He carried a franchise for two decades, and did far more to push the franchise towards a championship than the owner and GM ever did.

Stuck on a team that wasnt going to contend his last few years, he should just quietly float down stream?

Nonsense.

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Old
09-26-2003, 09:02 AM
  #11
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That is debateable

Quote:
Originally Posted by brianscot
The Bourque as traitor talk just doesnt wash.
He carried a franchise for two decades, and did far more to push the franchise towards a championship than the owner and GM ever did.
Stuck on a team that wasnt going to contend his last few years, he should just quietly float down stream?
Nonsense.
I have been a bruin fan for longer than Bourque has played, should I be allowed to go cheer for a Stanley Cup winner without the term
"Bandwagoner" stamped to my arse?

While I do not agree with Ray being a traitor, I do suggest that it is completely understandable to see how he could be percieved as such.

Bruin 4 life dont you know..

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09-26-2003, 10:53 AM
  #12
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Quote:
Originally Posted by Aceyalone
All Thornton learnt from Bourque is how to be a traitor and jump a sinking ship as the captain.
Too bad. This was an interesting thread that brought out some thoughtful responses about leadership until we got side-tracked by an (unfounded) accusation that Bourque was a traitor...

If you go back to the old press accounts, I think trading Ray was a win-win situation all around. Remember Ray had the right of first refusal and many fans (including this one) thought he deserved a Stanley Cup ring after a long and storied career. The Avalanche and Ray got their Stanley Cup. The Bruins got an injection of youth to help rebuild -including Rolston.

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Old
09-26-2003, 11:31 AM
  #13
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Leadership is an interesting thing. As we all know, the best leaders are not always the best players. (and vice versa.)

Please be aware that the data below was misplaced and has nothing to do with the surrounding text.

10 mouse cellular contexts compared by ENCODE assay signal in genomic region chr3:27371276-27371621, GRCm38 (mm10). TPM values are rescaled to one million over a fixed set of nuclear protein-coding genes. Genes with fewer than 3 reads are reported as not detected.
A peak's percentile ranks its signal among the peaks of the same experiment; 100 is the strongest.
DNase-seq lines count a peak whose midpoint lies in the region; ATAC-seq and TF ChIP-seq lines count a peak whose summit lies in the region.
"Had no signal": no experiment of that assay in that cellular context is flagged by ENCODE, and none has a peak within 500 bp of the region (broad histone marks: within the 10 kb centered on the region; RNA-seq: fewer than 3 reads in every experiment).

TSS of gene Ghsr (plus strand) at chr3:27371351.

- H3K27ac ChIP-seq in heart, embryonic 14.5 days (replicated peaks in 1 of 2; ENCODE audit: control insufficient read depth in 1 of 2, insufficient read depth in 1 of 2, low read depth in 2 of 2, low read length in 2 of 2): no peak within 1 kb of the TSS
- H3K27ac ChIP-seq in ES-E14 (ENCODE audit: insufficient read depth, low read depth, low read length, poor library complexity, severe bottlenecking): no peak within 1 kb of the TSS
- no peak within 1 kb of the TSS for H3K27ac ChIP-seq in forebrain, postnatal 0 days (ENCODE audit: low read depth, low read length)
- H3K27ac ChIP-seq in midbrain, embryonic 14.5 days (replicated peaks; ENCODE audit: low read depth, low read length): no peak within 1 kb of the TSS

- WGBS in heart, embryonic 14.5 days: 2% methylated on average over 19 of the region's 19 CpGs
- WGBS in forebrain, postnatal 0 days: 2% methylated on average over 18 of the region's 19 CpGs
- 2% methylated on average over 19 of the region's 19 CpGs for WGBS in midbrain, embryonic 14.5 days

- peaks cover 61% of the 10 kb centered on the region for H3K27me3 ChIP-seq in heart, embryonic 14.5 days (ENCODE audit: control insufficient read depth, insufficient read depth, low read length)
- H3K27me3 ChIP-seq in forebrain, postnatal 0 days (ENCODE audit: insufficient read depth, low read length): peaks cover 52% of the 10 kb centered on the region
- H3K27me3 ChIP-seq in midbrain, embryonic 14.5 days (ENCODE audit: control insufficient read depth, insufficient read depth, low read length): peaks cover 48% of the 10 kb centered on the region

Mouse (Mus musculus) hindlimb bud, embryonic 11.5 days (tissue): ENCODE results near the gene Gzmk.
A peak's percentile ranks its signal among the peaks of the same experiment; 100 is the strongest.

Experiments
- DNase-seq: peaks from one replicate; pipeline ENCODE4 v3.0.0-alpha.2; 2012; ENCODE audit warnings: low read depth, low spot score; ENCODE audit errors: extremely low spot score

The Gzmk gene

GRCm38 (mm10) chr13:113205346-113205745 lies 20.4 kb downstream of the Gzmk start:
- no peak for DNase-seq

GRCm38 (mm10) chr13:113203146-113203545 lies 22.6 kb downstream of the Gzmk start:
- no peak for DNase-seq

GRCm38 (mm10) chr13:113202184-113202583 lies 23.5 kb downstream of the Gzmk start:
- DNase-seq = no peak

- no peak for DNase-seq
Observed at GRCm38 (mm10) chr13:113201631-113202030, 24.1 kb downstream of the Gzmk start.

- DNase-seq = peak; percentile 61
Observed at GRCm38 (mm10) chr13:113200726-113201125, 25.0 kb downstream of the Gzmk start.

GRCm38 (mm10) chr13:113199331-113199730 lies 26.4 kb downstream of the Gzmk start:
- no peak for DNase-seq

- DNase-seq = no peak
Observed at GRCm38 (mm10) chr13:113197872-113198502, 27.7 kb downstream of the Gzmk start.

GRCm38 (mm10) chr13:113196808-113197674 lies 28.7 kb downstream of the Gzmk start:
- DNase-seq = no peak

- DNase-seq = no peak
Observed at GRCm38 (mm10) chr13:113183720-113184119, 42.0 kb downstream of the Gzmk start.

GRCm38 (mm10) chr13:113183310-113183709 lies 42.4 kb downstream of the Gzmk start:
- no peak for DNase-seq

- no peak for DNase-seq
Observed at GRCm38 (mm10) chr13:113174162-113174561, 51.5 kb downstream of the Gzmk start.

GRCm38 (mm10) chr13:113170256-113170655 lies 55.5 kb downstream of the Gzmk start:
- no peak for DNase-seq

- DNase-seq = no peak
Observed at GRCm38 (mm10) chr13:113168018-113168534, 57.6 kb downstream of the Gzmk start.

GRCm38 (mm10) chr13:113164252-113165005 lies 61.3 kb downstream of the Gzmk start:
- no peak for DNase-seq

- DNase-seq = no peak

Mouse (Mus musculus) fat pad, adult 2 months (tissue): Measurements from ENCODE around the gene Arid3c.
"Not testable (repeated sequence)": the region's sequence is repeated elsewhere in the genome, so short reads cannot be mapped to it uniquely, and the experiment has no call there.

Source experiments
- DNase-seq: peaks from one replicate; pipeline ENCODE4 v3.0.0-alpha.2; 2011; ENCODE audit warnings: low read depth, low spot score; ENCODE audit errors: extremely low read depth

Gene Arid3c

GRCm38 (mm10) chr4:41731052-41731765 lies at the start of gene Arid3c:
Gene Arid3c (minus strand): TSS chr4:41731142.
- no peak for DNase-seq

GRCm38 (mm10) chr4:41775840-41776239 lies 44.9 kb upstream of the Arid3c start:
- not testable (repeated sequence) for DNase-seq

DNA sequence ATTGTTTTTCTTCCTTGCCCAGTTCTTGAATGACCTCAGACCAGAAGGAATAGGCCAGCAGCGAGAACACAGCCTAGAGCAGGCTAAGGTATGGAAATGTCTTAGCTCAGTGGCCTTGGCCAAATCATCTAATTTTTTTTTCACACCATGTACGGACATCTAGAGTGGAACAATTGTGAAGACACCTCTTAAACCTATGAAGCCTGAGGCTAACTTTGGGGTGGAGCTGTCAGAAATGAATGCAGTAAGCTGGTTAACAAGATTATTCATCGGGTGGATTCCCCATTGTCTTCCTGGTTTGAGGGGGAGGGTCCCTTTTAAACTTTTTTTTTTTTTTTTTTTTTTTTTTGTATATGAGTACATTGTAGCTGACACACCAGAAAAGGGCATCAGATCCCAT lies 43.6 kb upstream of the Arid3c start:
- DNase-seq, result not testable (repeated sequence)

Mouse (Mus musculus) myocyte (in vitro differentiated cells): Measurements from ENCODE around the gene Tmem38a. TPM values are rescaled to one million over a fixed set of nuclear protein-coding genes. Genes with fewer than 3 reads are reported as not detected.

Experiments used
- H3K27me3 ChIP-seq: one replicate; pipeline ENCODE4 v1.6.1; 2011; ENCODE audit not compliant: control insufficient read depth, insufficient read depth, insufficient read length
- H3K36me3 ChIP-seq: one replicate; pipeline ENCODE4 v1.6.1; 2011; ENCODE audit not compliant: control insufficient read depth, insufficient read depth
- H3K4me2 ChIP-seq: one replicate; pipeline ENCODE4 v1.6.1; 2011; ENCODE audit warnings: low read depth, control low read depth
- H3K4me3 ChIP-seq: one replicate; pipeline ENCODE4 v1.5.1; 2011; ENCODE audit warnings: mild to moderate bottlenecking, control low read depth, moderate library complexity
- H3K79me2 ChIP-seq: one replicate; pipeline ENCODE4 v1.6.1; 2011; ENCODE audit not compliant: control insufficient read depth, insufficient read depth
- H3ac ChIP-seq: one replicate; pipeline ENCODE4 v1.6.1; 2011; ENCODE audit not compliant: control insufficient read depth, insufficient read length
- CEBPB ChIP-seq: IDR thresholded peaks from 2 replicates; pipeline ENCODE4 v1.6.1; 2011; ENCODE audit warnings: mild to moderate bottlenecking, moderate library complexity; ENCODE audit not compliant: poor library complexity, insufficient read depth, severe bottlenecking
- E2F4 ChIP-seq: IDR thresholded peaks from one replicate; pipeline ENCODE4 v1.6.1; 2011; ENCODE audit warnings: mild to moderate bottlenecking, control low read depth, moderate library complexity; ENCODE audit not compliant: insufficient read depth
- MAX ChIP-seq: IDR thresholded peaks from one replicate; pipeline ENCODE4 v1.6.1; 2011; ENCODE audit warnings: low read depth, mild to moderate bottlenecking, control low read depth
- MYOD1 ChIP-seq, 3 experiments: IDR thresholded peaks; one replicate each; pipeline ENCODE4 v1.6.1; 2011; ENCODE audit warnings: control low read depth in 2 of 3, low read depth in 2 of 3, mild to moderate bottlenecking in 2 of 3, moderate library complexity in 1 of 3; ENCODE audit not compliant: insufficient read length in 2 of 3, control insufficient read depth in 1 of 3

Mentoring directly benefits some human beings, while others need to find their own way. Can you imagine anyone trying to "lead" Brett Hull?

When a player reaches the NHL, he's already built a lifetime of great hockey success.

Leadership at this level might be most valuable when it helps a young player overcome his first taste of failure, or teaches habits that contribute to consistent success.

Welcome to the NHL, man. Everyone is just as big, fast, and talented as you are, now go make it happen.

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Old
09-26-2003, 11:58 AM
  #14
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Quote:
Originally Posted by Aceyalone
Nobody in sports "deserves" a championship, just like nobody "deserves" anything in all other aspects of life. You're either hungry enough to "get" it yourself or lucky enough to have it "given" to you.
I think what Misterjaggers meant was that Ray deserved one more shot at the playoffs for a chance at the Cup. And yes, through hard work, being a good person, and tireless effort some can deserve that. The Bruins were in a predicament where Ray was most likely going to call it quits and because they respected Ray so much as a player they granted him that one last opportunity to go to a contender.

Hope that clears it up for you.....

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09-26-2003, 12:01 PM
  #15
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Quote:
Originally Posted by Aceyalone
Nobody in sports "deserves" a championship, just like nobody "deserves" anything in all other aspects of life. You're either hungry enough to "get" it yourself or lucky enough to have it "given" to you.
I agree completely with Mr Jaggers.

If I'm Sinden/MOC, I don't trade Ray, out of loyalty. But considering he was at the end of his career and wanted to go to a contender, we made out great by getting value in return. Ray didn't demand a trade, he asked for one. I would do this every time.

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09-26-2003, 12:11 PM
  #16
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Quote: